Alone in a virtual icy prison a man is forced to confront his dreams.
If you have read some of my reviews in the past you will know that I am a fan of experimental cinema. While some people groan at the thought of watching a film by the likes of Gus Van Sant I genuinely feel excitement form in the pit of my stomach.
Having said that though I am also one of the first to admit that sometimes a director can go too far in their experimentation. Yes, it is good to see a director do something more than have a story run generically from A to Z or simply just point a camera at the action and shoot, but what happens when the director goes so far into their own experimentation that the film becomes incomprehensible for the audience? The answer, I fear, is painfully clear with director Abel Ferrara’s (King Of New York) brand new film Siberia.
The film’s loose plot centres around Clint (Willem Dafoe – Spider-Man) a bar-tender who works in a remote bar with only his customers and sled-dogs to keep him company. It is there that things get confusing. We see Clint with his wife (Dounia Sichov – Light Thereafter) and son (Anna Ferrara – Tommaso) while we also see him confront demons, have sexual encounters with other people and even have a simple game on a slot machine turn into a vicious dog attack. What is real, what is fantasy and what is a dream – no one can really tell.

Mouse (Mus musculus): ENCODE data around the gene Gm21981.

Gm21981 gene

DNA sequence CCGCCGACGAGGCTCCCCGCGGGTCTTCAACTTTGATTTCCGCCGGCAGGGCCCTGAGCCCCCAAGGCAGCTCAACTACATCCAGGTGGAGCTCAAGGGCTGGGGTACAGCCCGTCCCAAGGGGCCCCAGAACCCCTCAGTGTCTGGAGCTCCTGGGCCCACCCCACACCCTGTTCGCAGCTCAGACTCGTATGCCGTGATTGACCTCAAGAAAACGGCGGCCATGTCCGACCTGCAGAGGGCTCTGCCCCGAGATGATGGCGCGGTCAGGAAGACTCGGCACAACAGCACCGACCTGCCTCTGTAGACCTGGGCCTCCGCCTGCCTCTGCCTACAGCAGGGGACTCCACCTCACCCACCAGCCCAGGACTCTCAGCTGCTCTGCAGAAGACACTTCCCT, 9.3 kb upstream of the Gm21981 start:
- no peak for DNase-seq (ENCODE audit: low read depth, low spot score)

Perhaps the best way I can describe how I felt after watching Siberia was frustrated. Willem Dafoe is in award-winning form with his performance in the film and he is well matched with the actors and actresses around him especially with a stunning and memorable portrayal of one of Clint’s lover by Cristina Chiriac (Pasolini). There is a strong intensity to many of the scenes in the film while the performances of Dafoe and co often make it feel like you are watching an off-Broadway theatre production rather than a feature film.
What brings the cinematic presence to Siberia are the amazing visuals delivered by Ferrara and his cinematographer Stefano Falivene (Bel Ami). There are amazing shots of icy mountain tops and snow-drenched landscapes that would not be out of place in an award-winning IMAX documentary. To be honest there were times where it is those stunning visuals that keep my interest in the film. It is hard as a viewer not to feel deflated when it begins to feel that any plot that was there with the film has completely eroded away.
To fall in love with Siberia you would have to be the fan of the more obscure side of cinema. While I love experimental films I’m sorry to say that Siberia lost me. It is just a shame that Dafoe absolutely shines but in a film where the plot is completely incomprehensible. While Siberia’s visuals may look like a masterpiece the film is far from it.